Other works highlight the technology we are absorbed in present-day.  Pixelated and glowing, Darryll calls this photographic body of work "Rapture", where subjects are en-tranced by digital media.  Darryll conveys through this series the way we are often washed away by glowing screens and brightly lit words.  Through overuse of technology, our personality is lost in an autopilot drone while our eyes are glued to a screen and our bodies wander aimlessly.  Darryll deliberately shoots his abstract frames as heavily layered images, showing our sense of distraction when confronted with digital media in public places.  We wear LED colored lenses, recording our trivial routine and posting it with a hashtag.  Darryll's digital process showcases wht it is like to live in the digital era.  Self reflective or self absorbed we post pictures of ourselves as a common procedure.  Are these acts truly self aware or are we merely swept away in the selfie?


©Darryll Schiff All Rights Reserved 

We hope you enjoyed this insight on "The Selfie", stay tuned for exciting news regarding Darryll Schiff and his fine art.  He has some big projects in the works and we can't wait to share! Until next time - Lauren Ike 








Friday, June 19, 2015

CHICAGO ART: HOMETOWN HEROES


If you're a resident of the city of Chicago, chances are you've noticed street artist illustrator and fine art painter, Hebru Brantely has taken on the Chicago art scene by storm.  Not only will you find him in galleries, such as Vertical Gallery in Bucktown, but you can also find his art popping up all over Chicago neighborhoods - just keep an eye out for his signature style and acclaimed characters, such as his anime inspired "Fly Boy, Fly Girl and Friends."

Nike Running Bucktown mural by ©Hebru Brantely 


Friday June 6th marked the opening of Hebru's solo exhibition "Memoirs of the Minimum Wage" at Vertical Gallery, a cozy Bucktown gallery that caters to urban, contemporary and street art. This date also marked the completion of Brantley's recent addition to the Wabash Arts Corridor titled, "Chi Boy." Brantely joins the likes of Shepard Fairey (OBEY series, Obama HOPE), Celon Peterson, POSE and RETNA who already have large-scale artworks featured indefinitely as part of the Wabash Arts Corridor.  The mural "Chi Boy" is part of the growth and expansion of Chicago's major emerging art scene in the South Loop, though it is far from the first outdoor mural composed by the artist who has numerous works across the city and was commissioned by Nike in the past to create a mural on the side of their Bucktown location.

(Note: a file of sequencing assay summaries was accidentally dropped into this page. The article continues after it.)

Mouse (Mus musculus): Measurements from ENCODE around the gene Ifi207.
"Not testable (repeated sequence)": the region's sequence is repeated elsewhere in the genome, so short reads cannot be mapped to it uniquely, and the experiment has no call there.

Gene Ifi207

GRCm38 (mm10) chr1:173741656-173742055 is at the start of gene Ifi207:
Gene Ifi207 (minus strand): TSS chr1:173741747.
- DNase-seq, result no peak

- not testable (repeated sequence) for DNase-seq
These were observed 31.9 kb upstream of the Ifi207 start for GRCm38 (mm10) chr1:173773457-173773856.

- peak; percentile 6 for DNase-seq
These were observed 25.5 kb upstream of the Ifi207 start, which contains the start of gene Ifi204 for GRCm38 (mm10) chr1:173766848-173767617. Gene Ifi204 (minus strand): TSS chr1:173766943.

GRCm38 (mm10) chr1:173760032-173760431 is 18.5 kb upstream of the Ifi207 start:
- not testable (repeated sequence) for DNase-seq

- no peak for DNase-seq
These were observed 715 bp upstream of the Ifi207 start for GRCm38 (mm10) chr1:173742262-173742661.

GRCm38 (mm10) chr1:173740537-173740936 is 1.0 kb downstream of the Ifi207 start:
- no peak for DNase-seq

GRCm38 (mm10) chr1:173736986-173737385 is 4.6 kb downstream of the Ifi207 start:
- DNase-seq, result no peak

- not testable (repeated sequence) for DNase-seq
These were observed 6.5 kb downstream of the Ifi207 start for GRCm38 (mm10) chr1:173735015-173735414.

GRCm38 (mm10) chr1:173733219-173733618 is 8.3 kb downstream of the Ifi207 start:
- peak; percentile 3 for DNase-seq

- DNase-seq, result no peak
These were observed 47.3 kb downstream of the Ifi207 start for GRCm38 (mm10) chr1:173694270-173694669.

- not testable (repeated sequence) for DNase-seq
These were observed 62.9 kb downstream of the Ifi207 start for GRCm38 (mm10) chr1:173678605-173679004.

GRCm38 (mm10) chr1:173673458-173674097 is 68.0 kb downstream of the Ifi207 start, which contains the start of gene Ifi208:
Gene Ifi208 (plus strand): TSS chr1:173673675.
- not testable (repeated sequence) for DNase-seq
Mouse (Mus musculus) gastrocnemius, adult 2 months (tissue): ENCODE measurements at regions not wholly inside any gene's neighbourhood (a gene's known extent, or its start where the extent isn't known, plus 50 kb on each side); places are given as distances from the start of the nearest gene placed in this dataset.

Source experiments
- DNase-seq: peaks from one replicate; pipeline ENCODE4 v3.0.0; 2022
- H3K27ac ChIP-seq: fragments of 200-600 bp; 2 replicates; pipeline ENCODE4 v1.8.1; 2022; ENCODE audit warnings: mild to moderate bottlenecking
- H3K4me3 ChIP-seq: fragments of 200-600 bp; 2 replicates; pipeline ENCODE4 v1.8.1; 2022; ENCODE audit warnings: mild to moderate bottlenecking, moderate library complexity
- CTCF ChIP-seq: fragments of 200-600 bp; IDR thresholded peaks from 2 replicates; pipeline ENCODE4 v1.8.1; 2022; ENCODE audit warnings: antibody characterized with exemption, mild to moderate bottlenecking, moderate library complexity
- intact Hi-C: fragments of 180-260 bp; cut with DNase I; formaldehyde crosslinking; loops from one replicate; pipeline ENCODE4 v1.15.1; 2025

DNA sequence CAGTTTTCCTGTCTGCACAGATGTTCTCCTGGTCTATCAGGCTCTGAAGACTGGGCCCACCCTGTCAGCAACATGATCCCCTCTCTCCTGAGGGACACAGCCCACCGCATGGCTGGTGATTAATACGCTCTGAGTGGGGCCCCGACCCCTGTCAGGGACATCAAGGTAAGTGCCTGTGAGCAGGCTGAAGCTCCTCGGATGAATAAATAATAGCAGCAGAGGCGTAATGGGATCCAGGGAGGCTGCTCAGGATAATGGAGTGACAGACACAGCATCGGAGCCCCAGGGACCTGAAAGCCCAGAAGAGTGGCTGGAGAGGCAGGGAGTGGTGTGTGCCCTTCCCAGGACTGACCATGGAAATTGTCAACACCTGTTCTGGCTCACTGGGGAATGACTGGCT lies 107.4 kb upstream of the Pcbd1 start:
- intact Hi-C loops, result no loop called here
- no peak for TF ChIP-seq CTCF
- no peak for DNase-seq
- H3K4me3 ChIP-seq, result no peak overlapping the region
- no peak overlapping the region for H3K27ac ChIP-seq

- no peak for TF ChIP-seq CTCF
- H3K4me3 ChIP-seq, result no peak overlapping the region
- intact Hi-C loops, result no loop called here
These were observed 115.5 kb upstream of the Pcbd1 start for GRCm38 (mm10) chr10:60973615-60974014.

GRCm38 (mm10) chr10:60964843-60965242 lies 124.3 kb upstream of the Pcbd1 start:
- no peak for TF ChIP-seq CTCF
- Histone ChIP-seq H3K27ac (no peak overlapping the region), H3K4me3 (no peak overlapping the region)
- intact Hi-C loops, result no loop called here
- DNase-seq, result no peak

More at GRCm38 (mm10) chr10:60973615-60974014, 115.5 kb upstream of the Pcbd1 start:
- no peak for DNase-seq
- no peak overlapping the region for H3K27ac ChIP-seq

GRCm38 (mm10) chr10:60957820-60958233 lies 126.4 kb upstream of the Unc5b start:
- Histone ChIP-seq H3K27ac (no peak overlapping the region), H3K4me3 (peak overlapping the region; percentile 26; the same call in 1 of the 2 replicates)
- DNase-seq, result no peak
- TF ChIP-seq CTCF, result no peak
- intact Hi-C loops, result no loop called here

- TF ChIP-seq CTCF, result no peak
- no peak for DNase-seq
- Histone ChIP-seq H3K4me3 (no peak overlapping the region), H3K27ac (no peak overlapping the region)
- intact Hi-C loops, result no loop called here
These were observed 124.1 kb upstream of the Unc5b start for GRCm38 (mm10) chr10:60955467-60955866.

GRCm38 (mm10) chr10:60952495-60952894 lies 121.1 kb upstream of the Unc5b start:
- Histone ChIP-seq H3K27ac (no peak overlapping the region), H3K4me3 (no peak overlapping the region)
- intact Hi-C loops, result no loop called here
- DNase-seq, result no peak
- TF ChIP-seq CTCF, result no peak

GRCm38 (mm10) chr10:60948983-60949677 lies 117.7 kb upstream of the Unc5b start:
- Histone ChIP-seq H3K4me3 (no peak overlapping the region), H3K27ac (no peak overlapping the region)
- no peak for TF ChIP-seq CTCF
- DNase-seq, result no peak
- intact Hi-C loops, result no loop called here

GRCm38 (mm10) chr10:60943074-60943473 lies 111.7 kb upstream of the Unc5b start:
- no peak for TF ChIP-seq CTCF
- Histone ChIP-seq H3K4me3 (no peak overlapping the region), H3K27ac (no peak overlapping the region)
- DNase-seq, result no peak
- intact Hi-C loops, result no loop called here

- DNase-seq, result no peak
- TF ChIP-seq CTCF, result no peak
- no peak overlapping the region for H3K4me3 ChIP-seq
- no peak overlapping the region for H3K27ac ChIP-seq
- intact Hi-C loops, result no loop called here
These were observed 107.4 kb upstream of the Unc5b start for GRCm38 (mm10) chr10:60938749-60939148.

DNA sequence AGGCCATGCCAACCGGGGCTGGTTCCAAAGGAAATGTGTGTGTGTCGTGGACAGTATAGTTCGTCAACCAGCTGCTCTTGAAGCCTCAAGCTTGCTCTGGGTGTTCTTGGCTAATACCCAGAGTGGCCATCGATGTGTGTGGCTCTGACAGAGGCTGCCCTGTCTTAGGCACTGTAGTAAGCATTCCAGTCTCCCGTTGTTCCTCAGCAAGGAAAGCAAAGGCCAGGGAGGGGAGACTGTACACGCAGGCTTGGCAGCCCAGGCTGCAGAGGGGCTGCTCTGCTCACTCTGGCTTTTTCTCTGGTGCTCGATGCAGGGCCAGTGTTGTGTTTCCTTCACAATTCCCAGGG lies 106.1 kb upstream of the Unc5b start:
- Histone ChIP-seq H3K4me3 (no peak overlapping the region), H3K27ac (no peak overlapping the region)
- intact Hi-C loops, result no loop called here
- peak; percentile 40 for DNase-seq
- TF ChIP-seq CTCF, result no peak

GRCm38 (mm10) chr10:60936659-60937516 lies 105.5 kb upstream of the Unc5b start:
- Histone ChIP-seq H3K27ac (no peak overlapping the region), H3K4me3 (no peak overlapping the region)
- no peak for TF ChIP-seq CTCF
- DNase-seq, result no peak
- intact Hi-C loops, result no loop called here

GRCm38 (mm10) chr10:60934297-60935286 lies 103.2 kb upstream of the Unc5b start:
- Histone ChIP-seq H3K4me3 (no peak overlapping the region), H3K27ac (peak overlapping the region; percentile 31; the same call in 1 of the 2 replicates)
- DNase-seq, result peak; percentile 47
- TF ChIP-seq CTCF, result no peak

"Chi Boy" 1132 S. Wabash mural by ©Hebru Brantley


At his solo show you will find sketch book illustrations of comic super heroes re-envisioned as children of different races springing to life in color and composition.  These playful images read nostalgic renderings of a past 80s culture but hold relevance today with surprising titles such as "Sleepy Folks who use to live on the low end that shot Darius brother" and "Sky High (No Money for Cocaine)" or "Off Duty" the title of a mixed media painting depicting an off duty super hero drinking alone at a bar. Brantely's work evokes aspects of magical realism in how it convinces the viewer to accept magic in an otherwise rational world. Brantley's narratives offer an insight on his life and the lives of his peers growing up on the South Side of Chicago but in a way that is fragmented by fantasy.  The characters embody childhood imagination paired with often bleak realities that these heroes must overcome.